A Sideways View

New stirrings in business psychology

Happiness Brings Wealth

Does money really make people happy, or are happy people more likely to get rich

Economists, (or at least some of them because as we know they can never agree with each other) seem to have lost one faith and gained another. The old faith was that money brought happiness. The new one is that happiness brings money.

It has been axiomatic to the practitioners of the dismal science that the pursuit of money is worthwhile. And, by-and-large, there is a linear relationship: the more money you have the more happy you are likely to be. But then things started to go wrong. About 40 years ago, using population data, it was demonstrated that money had a very limited effect…after a modest amount (around £50,000/$70,000 a year) you got no happiness bang-for-your-buck.

In fact the very wealthy seemed particularly unhappy. No simple pattern emerged. Of course there has always been the debate between the spiritualists and the materialists about the power of money to satisfy basic needs. And between libertarians and socialists on how to spend money for the long term benefit of all.

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Then the psychologists started piling in to the debate. We heard about the terrible disease of Affluenza that very rich people caught and which made them very unhappy. Psychologists have always argued that money is never a very good motivator at work. It sure had powerful and profound de-motivational properties if you “get it wrong”, but if you “get it right” (pay people equitably) it has little effect.

There are four points the psychologists make:

The first relates to the idea that the effects of a pay rise very soon wear off as people adapt to their new conditions. Money can be a very effective motivator, but you need a great deal of it to stop adaptation effects. Too much for most organisations to bear.

Second, what leads to pay satisfaction is not so much absolute salary but comparative salary. If my salary goes up dramatically, yet so does that of my comparison group, there is no change in my behaviour. No matter what people are paid, if they believe, with or without evidence, that they are not equitably and fairly paid, they become demotivated. The smallest differential can have the greatest effect.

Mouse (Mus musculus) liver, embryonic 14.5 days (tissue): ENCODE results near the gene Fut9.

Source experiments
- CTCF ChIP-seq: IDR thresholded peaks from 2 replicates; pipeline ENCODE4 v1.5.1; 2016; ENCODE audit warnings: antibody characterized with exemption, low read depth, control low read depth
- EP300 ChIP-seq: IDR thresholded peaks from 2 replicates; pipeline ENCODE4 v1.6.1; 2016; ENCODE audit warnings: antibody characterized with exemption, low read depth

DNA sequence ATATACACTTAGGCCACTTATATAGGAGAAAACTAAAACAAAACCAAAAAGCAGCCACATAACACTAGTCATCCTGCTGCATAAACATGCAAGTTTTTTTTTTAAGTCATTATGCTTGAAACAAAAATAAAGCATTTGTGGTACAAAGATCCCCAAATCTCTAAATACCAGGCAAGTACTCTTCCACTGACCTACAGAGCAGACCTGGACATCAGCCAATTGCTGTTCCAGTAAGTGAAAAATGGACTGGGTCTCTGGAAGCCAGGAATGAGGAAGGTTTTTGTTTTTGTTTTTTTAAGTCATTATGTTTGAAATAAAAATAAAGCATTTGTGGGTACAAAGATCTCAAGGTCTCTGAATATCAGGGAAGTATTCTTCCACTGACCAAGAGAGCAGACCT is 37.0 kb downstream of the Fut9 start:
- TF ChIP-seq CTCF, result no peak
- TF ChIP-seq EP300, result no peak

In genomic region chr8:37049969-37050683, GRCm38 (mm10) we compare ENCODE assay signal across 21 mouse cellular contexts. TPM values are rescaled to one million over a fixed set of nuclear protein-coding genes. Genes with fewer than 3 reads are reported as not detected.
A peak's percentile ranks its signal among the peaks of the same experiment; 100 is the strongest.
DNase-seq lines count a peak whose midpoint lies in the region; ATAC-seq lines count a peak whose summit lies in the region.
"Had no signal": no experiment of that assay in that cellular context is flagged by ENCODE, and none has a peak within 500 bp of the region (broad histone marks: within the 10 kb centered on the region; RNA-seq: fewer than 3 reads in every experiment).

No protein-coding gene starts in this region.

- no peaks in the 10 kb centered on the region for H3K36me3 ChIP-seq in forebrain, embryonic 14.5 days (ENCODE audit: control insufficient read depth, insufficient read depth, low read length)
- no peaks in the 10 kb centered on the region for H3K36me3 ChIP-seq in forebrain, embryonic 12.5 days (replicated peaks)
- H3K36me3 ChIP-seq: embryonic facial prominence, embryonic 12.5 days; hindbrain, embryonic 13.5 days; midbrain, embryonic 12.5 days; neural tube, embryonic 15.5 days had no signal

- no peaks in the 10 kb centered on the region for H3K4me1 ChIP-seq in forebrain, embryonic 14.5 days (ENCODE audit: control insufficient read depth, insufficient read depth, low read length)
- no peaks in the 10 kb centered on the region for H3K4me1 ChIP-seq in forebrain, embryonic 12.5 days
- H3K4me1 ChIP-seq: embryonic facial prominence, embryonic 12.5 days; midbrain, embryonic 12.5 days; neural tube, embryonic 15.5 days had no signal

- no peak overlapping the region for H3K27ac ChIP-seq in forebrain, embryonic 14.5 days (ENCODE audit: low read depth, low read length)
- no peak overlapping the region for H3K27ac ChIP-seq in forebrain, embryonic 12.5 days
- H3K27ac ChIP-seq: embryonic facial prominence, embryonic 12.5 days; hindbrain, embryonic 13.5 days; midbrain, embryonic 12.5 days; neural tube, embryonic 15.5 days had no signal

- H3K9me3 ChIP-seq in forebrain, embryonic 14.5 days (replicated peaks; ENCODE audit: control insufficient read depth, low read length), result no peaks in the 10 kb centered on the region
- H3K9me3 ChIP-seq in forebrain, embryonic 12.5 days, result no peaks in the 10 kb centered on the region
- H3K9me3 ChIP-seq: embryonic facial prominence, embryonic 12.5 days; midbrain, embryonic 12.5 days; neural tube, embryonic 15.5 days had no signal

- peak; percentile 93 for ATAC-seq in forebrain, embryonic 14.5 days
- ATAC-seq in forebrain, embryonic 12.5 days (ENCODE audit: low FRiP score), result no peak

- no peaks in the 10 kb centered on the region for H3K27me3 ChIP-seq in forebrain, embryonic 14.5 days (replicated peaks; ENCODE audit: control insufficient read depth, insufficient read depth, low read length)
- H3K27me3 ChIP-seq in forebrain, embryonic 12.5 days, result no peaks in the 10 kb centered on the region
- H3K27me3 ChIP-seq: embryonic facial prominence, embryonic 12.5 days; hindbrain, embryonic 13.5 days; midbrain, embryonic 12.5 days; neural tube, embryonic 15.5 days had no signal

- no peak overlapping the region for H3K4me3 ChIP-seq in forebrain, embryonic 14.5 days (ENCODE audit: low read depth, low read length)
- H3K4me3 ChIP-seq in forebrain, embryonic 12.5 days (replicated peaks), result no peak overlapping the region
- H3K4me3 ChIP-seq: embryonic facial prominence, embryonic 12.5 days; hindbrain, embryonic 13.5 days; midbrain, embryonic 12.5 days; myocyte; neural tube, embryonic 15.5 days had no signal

Third, money is not everything; in fact it may be much less important than health or holidays, time with the family and job security. People are prepared to trade off other things for money once they have enough, or grow weary of the game which is not worth the candle. The young, the desperate, perhaps the greedy, are willing to do anything for money. But are they the people on your payroll, or the people whom you want to employ?

Finally, there is the eternal implication of tax and spend…all very well to increase pay but if increased taxes eat heavily into it there can be few marginal benefits. Why earn when the government takes too much? If the government takes 50% and more…hardly worth the effort.

There has been research on people who achieve sudden wealth through lottery wins or inheritance. It shows that whilst there is an obvious and explicable boost in well-being after the money is obtained, within a year or two people revert to their “previous level” of happiness. Suddenly wealth brings only short term increase in happiness and for a significant few it actually makes things worse.

So money does not bring happiness. But what if the opposite were true? To test this hypothesis you need to follow up group of people for quite a long time and be able to measure accurately both their happiness and well-being and also how much money they are making. Longitudinal studies of representative populations is good science.

One can study the epidemiology of wealth.And this is precisely what two British economists at Warwick University did. They studied 90,000 young people for 7 crucial years from ages 22 to 29. And what did they find? People with a sunnier disposition were more likely to get a degree, get hired and get promoted…all of which related to income.

So the half-full glass fills up but the half empty glass evaporates. But how does this work? What is the mechanism which explains this causal relationship? Consider the following:

1. Optimistic, positive, life-enhancing, happy people are nicer to be around so they receive more attention and are more likely to be selected for everything compared to their pessimistic, negative, life-sapping, miserable peers. That is why they are hired and promoted: all that “can do”, “will-have-a-go”, “sure, it’s a pleasure” that you get from the sunny worker.

2. Happy people have better moods, which means they make better decisions and feel able to rise to greater challenges. Bad moods or general moodiness can easily affect clear thinking and decision making.

3. Happy people are mentally and physically fitter…they are less prone to anxiety, depression, moodiness and psychosomatic disorders. This means they don’t go absent much and don’t miss out on things. They pitch up and pitch in more often and with more enthusiasm.

4. Happy people have better relationships: they are more attractive and have more friends who can be useful for a whole range of activities. We all need social support at times and happy people have greater access to it.

So, buy one of those books on how to be happy. It may be a seriously good investment.

Adrian Furnham, Ph.D., is a professor of psychology at University College London and the Norwegian Business School.

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